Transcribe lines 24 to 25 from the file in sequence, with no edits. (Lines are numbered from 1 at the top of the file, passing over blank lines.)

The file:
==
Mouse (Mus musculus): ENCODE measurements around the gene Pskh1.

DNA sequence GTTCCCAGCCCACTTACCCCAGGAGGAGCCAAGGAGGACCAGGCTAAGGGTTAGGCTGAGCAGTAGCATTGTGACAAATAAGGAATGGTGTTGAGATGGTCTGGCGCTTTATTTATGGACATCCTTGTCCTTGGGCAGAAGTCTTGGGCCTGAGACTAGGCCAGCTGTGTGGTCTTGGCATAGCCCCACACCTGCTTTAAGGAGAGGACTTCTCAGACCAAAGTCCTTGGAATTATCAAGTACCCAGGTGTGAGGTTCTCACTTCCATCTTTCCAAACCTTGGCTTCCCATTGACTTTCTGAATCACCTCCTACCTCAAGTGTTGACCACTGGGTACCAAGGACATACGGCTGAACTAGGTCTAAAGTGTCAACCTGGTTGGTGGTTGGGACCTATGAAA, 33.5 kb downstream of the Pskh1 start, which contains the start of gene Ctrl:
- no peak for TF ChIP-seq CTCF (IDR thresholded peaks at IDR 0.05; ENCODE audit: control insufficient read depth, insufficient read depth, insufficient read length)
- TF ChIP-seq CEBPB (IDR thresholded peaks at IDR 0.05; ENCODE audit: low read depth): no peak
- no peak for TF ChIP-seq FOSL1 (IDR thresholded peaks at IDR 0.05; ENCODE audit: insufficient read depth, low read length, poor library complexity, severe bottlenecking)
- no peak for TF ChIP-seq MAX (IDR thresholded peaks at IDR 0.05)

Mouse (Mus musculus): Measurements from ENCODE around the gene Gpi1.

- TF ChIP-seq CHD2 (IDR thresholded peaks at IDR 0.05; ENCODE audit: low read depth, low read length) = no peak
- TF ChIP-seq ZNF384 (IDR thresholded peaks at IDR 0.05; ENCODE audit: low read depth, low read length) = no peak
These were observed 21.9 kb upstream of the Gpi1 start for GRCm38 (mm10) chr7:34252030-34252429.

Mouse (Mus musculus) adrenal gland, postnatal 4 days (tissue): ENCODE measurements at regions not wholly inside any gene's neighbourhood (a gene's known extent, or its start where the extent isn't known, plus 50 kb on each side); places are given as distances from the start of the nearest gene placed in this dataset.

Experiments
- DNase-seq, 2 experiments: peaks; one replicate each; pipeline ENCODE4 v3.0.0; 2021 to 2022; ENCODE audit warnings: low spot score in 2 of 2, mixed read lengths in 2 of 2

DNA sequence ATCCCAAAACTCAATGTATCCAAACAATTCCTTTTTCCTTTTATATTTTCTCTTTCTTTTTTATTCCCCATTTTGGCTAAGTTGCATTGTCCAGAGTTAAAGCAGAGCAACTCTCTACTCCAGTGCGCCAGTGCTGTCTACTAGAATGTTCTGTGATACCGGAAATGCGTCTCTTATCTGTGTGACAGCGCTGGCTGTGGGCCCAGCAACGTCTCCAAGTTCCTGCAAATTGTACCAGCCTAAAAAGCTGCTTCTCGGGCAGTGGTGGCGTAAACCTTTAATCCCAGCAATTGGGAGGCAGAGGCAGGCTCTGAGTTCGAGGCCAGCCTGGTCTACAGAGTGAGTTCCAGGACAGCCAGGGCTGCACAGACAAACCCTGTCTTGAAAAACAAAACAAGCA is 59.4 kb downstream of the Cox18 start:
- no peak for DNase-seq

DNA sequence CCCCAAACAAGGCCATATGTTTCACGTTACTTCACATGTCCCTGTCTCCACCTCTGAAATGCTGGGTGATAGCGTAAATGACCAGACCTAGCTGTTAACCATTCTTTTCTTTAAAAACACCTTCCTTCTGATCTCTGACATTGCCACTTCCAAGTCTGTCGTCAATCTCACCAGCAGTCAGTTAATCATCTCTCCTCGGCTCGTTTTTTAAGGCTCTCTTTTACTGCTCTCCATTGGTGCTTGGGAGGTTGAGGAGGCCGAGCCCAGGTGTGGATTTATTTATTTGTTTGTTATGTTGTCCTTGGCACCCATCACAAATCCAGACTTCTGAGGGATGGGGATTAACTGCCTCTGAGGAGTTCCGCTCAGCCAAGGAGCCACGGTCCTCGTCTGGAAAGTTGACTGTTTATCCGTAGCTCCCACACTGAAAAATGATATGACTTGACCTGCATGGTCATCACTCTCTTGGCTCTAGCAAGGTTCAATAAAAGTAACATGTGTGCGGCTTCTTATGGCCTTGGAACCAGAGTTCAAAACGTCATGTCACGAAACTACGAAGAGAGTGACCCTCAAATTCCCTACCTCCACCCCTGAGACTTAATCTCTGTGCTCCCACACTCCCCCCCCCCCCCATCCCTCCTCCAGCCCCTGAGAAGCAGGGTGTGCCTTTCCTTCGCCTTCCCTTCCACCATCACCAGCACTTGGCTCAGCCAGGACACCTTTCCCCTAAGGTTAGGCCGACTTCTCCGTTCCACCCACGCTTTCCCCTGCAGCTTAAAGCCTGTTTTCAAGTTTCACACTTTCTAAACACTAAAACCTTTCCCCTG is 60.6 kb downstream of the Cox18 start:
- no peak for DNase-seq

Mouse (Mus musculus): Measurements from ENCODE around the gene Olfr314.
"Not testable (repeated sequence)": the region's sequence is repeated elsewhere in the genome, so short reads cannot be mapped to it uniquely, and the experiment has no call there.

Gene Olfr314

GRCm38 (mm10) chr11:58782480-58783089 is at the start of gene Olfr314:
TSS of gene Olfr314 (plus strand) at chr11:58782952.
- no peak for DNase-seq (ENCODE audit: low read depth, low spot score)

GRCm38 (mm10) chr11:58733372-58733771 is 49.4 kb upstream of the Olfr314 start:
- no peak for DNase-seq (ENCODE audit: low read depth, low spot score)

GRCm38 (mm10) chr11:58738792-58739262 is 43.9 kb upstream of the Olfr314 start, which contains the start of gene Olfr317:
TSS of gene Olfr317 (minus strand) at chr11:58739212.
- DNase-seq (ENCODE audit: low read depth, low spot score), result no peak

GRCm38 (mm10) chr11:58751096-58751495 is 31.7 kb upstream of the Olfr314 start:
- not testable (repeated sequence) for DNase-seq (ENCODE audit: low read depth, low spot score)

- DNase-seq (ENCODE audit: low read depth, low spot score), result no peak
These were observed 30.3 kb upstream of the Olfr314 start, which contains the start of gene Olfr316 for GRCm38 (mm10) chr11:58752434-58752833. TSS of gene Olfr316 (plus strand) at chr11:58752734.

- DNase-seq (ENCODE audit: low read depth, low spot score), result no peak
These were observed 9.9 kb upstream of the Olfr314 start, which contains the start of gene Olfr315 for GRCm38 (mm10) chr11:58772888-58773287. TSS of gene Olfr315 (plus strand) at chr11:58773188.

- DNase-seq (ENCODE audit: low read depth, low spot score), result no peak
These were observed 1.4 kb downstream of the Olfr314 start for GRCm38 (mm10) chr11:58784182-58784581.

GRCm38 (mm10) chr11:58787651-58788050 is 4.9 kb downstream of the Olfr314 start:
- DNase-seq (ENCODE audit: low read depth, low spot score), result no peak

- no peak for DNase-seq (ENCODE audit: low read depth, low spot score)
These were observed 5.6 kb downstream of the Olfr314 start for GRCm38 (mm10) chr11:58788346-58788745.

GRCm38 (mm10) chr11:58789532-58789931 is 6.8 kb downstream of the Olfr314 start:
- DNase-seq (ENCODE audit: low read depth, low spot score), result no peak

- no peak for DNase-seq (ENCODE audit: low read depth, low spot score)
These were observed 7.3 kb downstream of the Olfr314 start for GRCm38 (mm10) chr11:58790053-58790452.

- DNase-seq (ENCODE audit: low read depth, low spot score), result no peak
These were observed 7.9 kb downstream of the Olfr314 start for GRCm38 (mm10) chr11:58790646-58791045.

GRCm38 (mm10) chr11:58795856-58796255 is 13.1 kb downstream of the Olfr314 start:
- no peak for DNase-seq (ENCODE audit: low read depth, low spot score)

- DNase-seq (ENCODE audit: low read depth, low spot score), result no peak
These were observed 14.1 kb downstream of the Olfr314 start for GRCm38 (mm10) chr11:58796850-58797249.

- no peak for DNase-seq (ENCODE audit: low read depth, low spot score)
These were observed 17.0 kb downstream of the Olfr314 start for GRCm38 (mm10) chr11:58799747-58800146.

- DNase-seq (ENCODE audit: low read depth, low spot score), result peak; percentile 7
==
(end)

GRCm38 (mm10) chr11:58733372-58733771 is 49.4 kb upstream of the Olfr314 start:
- no peak for DNase-seq (ENCODE audit: low read depth, low spot score)